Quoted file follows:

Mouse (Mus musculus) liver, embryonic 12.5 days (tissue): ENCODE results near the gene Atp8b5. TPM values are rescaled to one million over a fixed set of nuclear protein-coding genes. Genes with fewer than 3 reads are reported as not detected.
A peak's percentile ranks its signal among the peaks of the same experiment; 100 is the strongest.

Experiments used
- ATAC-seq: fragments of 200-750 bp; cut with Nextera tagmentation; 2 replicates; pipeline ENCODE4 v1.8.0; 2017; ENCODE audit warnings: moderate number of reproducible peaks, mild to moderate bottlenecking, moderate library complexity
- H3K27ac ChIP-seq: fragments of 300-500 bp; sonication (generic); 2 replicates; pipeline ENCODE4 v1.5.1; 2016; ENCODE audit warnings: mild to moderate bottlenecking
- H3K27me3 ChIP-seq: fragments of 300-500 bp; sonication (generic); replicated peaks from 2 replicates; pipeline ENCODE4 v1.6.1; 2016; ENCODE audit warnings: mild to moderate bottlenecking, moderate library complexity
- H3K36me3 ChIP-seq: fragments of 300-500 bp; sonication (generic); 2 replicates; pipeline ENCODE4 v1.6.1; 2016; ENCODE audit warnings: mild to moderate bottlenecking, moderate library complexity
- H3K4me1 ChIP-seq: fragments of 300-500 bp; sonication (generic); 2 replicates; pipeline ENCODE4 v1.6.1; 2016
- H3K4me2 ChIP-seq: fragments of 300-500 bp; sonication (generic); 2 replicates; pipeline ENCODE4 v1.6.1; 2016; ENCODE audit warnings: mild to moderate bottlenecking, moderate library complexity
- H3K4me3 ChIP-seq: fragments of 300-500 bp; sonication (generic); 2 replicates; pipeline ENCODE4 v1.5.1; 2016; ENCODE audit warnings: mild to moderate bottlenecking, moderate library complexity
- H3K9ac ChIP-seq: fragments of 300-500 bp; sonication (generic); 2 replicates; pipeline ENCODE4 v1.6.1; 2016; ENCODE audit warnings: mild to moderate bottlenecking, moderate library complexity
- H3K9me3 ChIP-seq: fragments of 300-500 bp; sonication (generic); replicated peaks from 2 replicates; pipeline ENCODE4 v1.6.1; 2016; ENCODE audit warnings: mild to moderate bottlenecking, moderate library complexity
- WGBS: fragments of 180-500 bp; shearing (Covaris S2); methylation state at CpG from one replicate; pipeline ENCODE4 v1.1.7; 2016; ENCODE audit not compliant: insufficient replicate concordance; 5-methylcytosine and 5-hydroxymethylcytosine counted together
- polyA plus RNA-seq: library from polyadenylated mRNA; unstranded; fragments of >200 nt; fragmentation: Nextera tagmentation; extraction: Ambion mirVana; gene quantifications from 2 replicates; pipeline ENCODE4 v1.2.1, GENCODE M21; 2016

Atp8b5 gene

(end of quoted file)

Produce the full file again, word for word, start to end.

Mouse (Mus musculus) liver, embryonic 12.5 days (tissue): ENCODE results near the gene Atp8b5. TPM values are rescaled to one million over a fixed set of nuclear protein-coding genes. Genes with fewer than 3 reads are reported as not detected.
A peak's percentile ranks its signal among the peaks of the same experiment; 100 is the strongest.

Experiments used
- ATAC-seq: fragments of 200-750 bp; cut with Nextera tagmentation; 2 replicates; pipeline ENCODE4 v1.8.0; 2017; ENCODE audit warnings: moderate number of reproducible peaks, mild to moderate bottlenecking, moderate library complexity
- H3K27ac ChIP-seq: fragments of 300-500 bp; sonication (generic); 2 replicates; pipeline ENCODE4 v1.5.1; 2016; ENCODE audit warnings: mild to moderate bottlenecking
- H3K27me3 ChIP-seq: fragments of 300-500 bp; sonication (generic); replicated peaks from 2 replicates; pipeline ENCODE4 v1.6.1; 2016; ENCODE audit warnings: mild to moderate bottlenecking, moderate library complexity
- H3K36me3 ChIP-seq: fragments of 300-500 bp; sonication (generic); 2 replicates; pipeline ENCODE4 v1.6.1; 2016; ENCODE audit warnings: mild to moderate bottlenecking, moderate library complexity
- H3K4me1 ChIP-seq: fragments of 300-500 bp; sonication (generic); 2 replicates; pipeline ENCODE4 v1.6.1; 2016
- H3K4me2 ChIP-seq: fragments of 300-500 bp; sonication (generic); 2 replicates; pipeline ENCODE4 v1.6.1; 2016; ENCODE audit warnings: mild to moderate bottlenecking, moderate library complexity
- H3K4me3 ChIP-seq: fragments of 300-500 bp; sonication (generic); 2 replicates; pipeline ENCODE4 v1.5.1; 2016; ENCODE audit warnings: mild to moderate bottlenecking, moderate library complexity
- H3K9ac ChIP-seq: fragments of 300-500 bp; sonication (generic); 2 replicates; pipeline ENCODE4 v1.6.1; 2016; ENCODE audit warnings: mild to moderate bottlenecking, moderate library complexity
- H3K9me3 ChIP-seq: fragments of 300-500 bp; sonication (generic); replicated peaks from 2 replicates; pipeline ENCODE4 v1.6.1; 2016; ENCODE audit warnings: mild to moderate bottlenecking, moderate library complexity
- WGBS: fragments of 180-500 bp; shearing (Covaris S2); methylation state at CpG from one replicate; pipeline ENCODE4 v1.1.7; 2016; ENCODE audit not compliant: insufficient replicate concordance; 5-methylcytosine and 5-hydroxymethylcytosine counted together
- polyA plus RNA-seq: library from polyadenylated mRNA; unstranded; fragments of >200 nt; fragmentation: Nextera tagmentation; extraction: Ambion mirVana; gene quantifications from 2 replicates; pipeline ENCODE4 v1.2.1, GENCODE M21; 2016

Atp8b5 gene